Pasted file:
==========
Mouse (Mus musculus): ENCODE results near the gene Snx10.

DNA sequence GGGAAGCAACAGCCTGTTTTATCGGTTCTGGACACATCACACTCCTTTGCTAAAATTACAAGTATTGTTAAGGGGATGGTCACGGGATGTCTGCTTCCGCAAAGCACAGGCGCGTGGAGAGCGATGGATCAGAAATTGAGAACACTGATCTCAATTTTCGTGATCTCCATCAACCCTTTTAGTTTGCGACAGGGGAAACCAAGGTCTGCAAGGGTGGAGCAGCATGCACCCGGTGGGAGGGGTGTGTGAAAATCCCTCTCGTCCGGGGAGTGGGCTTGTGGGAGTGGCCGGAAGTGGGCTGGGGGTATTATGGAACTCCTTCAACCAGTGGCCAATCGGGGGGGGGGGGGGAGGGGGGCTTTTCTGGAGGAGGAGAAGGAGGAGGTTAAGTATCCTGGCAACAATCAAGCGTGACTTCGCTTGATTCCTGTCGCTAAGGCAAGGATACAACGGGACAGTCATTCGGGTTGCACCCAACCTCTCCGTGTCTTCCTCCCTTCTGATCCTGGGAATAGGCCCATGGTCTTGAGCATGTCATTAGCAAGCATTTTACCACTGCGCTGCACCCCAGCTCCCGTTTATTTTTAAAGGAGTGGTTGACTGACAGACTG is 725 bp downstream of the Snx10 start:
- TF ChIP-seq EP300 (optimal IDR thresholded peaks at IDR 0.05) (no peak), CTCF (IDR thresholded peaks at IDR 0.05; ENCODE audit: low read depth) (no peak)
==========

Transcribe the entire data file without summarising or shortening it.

Mouse (Mus musculus): ENCODE results near the gene Snx10.

DNA sequence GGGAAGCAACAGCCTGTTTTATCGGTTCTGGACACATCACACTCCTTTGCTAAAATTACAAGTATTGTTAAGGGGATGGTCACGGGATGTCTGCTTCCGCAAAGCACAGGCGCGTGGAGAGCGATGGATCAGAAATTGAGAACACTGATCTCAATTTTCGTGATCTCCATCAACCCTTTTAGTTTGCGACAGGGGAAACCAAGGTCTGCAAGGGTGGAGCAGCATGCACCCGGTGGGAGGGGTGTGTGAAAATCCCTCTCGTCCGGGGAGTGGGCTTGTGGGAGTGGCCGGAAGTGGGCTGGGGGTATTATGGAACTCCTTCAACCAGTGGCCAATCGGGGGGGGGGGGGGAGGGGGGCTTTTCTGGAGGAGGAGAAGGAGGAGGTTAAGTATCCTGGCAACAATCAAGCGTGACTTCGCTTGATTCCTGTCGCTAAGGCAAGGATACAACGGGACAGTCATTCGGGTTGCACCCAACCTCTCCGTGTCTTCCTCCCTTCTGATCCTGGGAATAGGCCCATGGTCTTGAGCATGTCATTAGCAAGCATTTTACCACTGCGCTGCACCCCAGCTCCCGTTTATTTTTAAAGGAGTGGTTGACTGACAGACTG is 725 bp downstream of the Snx10 start:
- TF ChIP-seq EP300 (optimal IDR thresholded peaks at IDR 0.05) (no peak), CTCF (IDR thresholded peaks at IDR 0.05; ENCODE audit: low read depth) (no peak)